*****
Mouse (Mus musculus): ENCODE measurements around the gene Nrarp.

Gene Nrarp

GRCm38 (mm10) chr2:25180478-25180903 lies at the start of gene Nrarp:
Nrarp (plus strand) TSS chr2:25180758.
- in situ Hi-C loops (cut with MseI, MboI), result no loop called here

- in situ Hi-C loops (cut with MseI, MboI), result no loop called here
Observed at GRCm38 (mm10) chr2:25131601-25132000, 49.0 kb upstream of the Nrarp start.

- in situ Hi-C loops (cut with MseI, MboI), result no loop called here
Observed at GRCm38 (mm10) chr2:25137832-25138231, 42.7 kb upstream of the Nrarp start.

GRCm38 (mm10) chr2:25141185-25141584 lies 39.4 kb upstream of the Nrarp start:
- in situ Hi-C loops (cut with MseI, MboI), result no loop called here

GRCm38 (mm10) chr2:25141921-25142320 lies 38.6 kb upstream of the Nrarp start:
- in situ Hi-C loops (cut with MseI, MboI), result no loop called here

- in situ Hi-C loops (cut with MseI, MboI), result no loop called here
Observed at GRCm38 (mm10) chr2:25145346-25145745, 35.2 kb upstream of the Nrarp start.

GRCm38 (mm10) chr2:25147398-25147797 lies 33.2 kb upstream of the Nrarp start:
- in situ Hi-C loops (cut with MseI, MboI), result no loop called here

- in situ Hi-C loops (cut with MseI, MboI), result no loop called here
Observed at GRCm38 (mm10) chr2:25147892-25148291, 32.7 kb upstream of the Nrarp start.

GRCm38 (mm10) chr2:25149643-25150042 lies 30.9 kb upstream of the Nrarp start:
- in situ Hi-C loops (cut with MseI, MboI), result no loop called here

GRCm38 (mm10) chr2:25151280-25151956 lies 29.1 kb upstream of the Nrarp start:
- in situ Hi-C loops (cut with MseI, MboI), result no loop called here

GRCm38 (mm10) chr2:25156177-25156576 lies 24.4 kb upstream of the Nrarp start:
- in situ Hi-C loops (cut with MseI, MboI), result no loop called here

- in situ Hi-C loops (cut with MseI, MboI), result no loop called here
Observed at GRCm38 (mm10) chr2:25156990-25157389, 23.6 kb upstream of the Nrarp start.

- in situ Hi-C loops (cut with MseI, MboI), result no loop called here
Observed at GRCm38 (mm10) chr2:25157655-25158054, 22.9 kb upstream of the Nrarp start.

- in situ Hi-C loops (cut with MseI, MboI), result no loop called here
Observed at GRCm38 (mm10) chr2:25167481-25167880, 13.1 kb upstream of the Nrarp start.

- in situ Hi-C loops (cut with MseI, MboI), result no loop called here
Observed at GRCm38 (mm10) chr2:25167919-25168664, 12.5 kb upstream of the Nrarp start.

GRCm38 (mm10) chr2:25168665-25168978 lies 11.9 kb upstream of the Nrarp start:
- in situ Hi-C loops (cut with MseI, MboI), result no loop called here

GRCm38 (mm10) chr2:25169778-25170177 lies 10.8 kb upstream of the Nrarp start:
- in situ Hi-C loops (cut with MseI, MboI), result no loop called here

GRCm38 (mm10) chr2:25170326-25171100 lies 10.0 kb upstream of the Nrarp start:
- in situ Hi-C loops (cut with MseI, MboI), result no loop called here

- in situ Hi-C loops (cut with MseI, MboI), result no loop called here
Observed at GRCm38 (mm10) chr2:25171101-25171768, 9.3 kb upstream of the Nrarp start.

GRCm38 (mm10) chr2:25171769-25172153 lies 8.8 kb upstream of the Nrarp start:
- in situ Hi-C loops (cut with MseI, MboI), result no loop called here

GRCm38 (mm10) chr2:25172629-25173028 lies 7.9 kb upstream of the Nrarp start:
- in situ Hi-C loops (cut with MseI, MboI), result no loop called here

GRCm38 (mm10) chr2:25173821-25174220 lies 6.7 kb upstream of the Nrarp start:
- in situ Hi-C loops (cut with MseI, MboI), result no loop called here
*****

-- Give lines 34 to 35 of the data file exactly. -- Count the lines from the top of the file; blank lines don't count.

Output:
GRCm38 (mm10) chr2:25168665-25168978 lies 11.9 kb upstream of the Nrarp start:
- in situ Hi-C loops (cut with MseI, MboI), result no loop called here